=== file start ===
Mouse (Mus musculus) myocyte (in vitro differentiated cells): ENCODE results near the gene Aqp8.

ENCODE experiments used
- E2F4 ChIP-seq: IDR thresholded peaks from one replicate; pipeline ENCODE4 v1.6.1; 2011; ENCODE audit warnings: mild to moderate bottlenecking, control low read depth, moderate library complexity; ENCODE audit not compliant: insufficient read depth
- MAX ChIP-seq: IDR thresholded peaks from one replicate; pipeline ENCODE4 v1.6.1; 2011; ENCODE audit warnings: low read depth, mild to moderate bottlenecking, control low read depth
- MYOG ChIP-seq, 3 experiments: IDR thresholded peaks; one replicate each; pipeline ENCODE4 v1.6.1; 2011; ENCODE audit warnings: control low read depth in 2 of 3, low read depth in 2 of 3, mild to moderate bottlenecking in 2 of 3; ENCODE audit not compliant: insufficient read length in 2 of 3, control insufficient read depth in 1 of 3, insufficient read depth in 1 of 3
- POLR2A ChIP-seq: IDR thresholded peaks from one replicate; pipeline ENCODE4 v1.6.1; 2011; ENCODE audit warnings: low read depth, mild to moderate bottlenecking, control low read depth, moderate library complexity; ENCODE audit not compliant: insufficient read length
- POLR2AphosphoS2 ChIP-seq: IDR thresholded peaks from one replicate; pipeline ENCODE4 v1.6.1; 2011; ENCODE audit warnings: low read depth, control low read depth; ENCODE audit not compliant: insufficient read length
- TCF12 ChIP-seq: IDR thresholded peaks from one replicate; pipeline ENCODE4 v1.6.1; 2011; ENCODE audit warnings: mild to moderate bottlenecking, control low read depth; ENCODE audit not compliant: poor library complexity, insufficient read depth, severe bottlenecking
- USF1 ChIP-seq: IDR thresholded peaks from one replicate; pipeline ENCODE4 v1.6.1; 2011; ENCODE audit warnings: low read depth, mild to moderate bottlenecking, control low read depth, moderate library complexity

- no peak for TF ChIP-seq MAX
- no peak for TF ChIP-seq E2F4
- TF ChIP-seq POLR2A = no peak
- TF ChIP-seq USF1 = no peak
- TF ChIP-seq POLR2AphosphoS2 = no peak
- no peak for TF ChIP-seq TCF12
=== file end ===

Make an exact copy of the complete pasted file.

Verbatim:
Mouse (Mus musculus) myocyte (in vitro differentiated cells): ENCODE results near the gene Aqp8.

ENCODE experiments used
- E2F4 ChIP-seq: IDR thresholded peaks from one replicate; pipeline ENCODE4 v1.6.1; 2011; ENCODE audit warnings: mild to moderate bottlenecking, control low read depth, moderate library complexity; ENCODE audit not compliant: insufficient read depth
- MAX ChIP-seq: IDR thresholded peaks from one replicate; pipeline ENCODE4 v1.6.1; 2011; ENCODE audit warnings: low read depth, mild to moderate bottlenecking, control low read depth
- MYOG ChIP-seq, 3 experiments: IDR thresholded peaks; one replicate each; pipeline ENCODE4 v1.6.1; 2011; ENCODE audit warnings: control low read depth in 2 of 3, low read depth in 2 of 3, mild to moderate bottlenecking in 2 of 3; ENCODE audit not compliant: insufficient read length in 2 of 3, control insufficient read depth in 1 of 3, insufficient read depth in 1 of 3
- POLR2A ChIP-seq: IDR thresholded peaks from one replicate; pipeline ENCODE4 v1.6.1; 2011; ENCODE audit warnings: low read depth, mild to moderate bottlenecking, control low read depth, moderate library complexity; ENCODE audit not compliant: insufficient read length
- POLR2AphosphoS2 ChIP-seq: IDR thresholded peaks from one replicate; pipeline ENCODE4 v1.6.1; 2011; ENCODE audit warnings: low read depth, control low read depth; ENCODE audit not compliant: insufficient read length
- TCF12 ChIP-seq: IDR thresholded peaks from one replicate; pipeline ENCODE4 v1.6.1; 2011; ENCODE audit warnings: mild to moderate bottlenecking, control low read depth; ENCODE audit not compliant: poor library complexity, insufficient read depth, severe bottlenecking
- USF1 ChIP-seq: IDR thresholded peaks from one replicate; pipeline ENCODE4 v1.6.1; 2011; ENCODE audit warnings: low read depth, mild to moderate bottlenecking, control low read depth, moderate library complexity

- no peak for TF ChIP-seq MAX
- no peak for TF ChIP-seq E2F4
- TF ChIP-seq POLR2A = no peak
- TF ChIP-seq USF1 = no peak
- TF ChIP-seq POLR2AphosphoS2 = no peak
- no peak for TF ChIP-seq TCF12